Wrecking Ball

Death Note by Tsugumi Obha and Takeshi Obata

Dissonantly upbeat and positive, ‘Wrecking Ball’ is a chipper, vaguely honky-tonk manifesto for a downward spiral into madness. Casually crooning about the determination needed to be the battering ram that artistically dismantles the fragile structure of society, and the pure delight of seeing the wreckage beneath you, this song is perfect for those villain playlists.

It’s also the perfect companion to Death Note, the famous supernatural thriller about Light Yagami, who uses the opportunities provided by the eponymous diary to wipe the world of evil; at least at the beginning. Light is a fascinating antihero – or, as the series progresses, villain – because of his illusions of grandeur, the belief that he is better, more evolved, than everyone else around him and therefore worthy of the divine right to choose who lives, dies, or bows to his will. Light, the fist amidst the hands, is less reckless than the titular wrecking ball of the song, but the glee he takes in his poetic justice makes this manga a great embodiment of Mother Mother’s prideful cry for destruction.

Arms Tonite

cover of Wuthering Heights by Emily Bronte

Wuthering Heights by Emily Brontë

A cackling, dizzy song about the rush of death – whether literal or in reference to ‘la petite mort’ – and the yearn to return to the arms of a loved one, this song is an impish tune that marries Gothic haunting with enduring, enthusiastic affection.

Similarly grim and wistful, Brontë’s Wuthering Heights is a novel whose central romance might have you grimacing and raising concerned eyebrows, much like the commentary in ‘Arms Tonite’ about dying in front of someone being adorable might. It’s a troubling and ensnaring book about ghosts and the passion of haunting, privilege, and two conflicting families clashing over moody English moors – what other classic tale could capture the dysfunctional, yet controversially romantic, atmosphere of Mother Mother’s brand of love?

Miles

Earthlings by Sayaka Murata

A song that evokes the trudge towards uncertain hope, ‘Miles’ is dominated by the steady beat of self-reassurance as the singer repeatedly claims that they are going to make it, to wherever that is, and the rest and easiness that awaits on the horizon. Despite the affirming lyrics that a restful life awaits beyond the curve of the road, there’s a lingering sadness here, that immediately casts the dreams for a break in delirious doubt; I don’t think the miles and miles are going to end, or at least not anywhere good.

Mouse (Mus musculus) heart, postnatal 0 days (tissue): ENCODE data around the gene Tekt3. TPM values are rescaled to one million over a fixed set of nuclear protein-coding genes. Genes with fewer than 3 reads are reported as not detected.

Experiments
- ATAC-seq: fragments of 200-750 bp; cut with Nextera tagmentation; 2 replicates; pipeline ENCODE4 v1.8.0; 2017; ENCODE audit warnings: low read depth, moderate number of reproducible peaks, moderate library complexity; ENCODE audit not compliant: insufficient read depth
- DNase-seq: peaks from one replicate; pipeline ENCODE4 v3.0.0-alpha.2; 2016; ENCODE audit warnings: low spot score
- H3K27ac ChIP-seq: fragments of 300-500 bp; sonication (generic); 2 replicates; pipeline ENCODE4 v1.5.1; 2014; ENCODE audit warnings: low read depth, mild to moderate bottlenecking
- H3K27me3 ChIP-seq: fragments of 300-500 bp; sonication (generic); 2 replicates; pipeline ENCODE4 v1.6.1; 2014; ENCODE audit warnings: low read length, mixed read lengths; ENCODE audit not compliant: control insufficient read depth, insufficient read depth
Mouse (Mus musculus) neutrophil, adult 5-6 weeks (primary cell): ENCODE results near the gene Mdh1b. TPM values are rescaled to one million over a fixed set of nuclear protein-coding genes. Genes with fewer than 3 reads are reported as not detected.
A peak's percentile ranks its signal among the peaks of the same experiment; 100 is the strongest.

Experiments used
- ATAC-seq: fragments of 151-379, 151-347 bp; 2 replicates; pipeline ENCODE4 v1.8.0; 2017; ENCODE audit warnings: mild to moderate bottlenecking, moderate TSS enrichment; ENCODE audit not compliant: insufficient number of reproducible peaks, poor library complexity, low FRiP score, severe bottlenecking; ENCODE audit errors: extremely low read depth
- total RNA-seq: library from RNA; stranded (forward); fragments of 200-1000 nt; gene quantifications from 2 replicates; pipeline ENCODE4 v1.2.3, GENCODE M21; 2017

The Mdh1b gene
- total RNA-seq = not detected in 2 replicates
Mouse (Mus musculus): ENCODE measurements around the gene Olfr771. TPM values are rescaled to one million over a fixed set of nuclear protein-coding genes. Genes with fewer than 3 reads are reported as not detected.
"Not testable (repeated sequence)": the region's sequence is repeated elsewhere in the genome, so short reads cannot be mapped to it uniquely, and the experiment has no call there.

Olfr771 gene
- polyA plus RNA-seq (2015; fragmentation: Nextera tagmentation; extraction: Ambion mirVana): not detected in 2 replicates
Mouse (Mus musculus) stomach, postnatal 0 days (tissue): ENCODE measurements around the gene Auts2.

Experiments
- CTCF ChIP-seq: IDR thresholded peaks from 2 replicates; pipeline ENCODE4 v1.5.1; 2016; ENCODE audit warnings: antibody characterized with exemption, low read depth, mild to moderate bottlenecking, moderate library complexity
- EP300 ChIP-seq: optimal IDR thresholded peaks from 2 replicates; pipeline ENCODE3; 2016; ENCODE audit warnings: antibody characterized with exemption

A masterpiece of horror that contrasts the beauty of imagination with the gore of reality, Murata’s latest novel translated into English is a grim and stunning portrayal of one young woman’s pursuit of freedom from the terrors of her world. Long-ignored victim of assault and neglect Natsuki believes that she is an alien with Sailor Moon–style superpowers and a talking animal companion, who persuades her to take control of her fate and escape ‘The Factory’, defeat evil witches, and contact her mothership – by any means necessary. A lovely fit for this song’s idealistic, but implicitly impossible, hopes, Earthlings is an achingly sad and shocking tale of what lies at the end of those miles and miles of Natsuki’s trudge towards happiness; what does it mean to ‘take it easy’ when you’re not an Earthling? I highly encourage you to look at trigger/content warnings for this one before finding out.

Sleep Awake

The Murders of Molly Southbourne by Tade Thompson

The final song on O My Heart is a paranoid insight into the concerns of someone keen to protect what they love, but is always on high alert for incoming, inevitable, danger. Despite the soft, waltzing instrumental, the lyrics are an insomniac’s nightmare; no comfort can come when you are constantly looking over your shoulder, prepared to flee or shoot at the first flicker of threat.

Tade Thompson’s short sci-fi novella The Murders of Molly Southbourne is a bizarre and complex story following the eponymous Molly, who has been trained her whole life to kill evil doubles of herself that pop up out of nowhere whenever she sheds blood. As she grows up and begins a vicious hunt for the truth about her condition, Molly is further isolated from relationships and the world as her unique disposition threatens to consume more than just her own sense of self. Unable to settle, unable to rest, Molly’s development into a living weapon, prime to strike down another living being at the slightest drop of blood, sapped of the potential for a quiet life, easily parallels the hyper-vigilance of this closing track.


Looking for more books inspired by your music tastes? Check out our recommendations for books like Taylor Swift’s Evermore or take a listen to our cultivated playlist of songs that will be sure to match your reading mood.